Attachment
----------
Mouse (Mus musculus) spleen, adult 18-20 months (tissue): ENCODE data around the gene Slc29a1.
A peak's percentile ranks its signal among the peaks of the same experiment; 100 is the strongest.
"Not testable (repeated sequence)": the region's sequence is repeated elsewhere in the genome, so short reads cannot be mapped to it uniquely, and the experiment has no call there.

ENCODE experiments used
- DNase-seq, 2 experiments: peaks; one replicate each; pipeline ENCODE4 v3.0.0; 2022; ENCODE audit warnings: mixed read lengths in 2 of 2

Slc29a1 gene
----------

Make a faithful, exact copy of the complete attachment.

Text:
Mouse (Mus musculus) spleen, adult 18-20 months (tissue): ENCODE data around the gene Slc29a1.
A peak's percentile ranks its signal among the peaks of the same experiment; 100 is the strongest.
"Not testable (repeated sequence)": the region's sequence is repeated elsewhere in the genome, so short reads cannot be mapped to it uniquely, and the experiment has no call there.

ENCODE experiments used
- DNase-seq, 2 experiments: peaks; one replicate each; pipeline ENCODE4 v3.0.0; 2022; ENCODE audit warnings: mixed read lengths in 2 of 2

Slc29a1 gene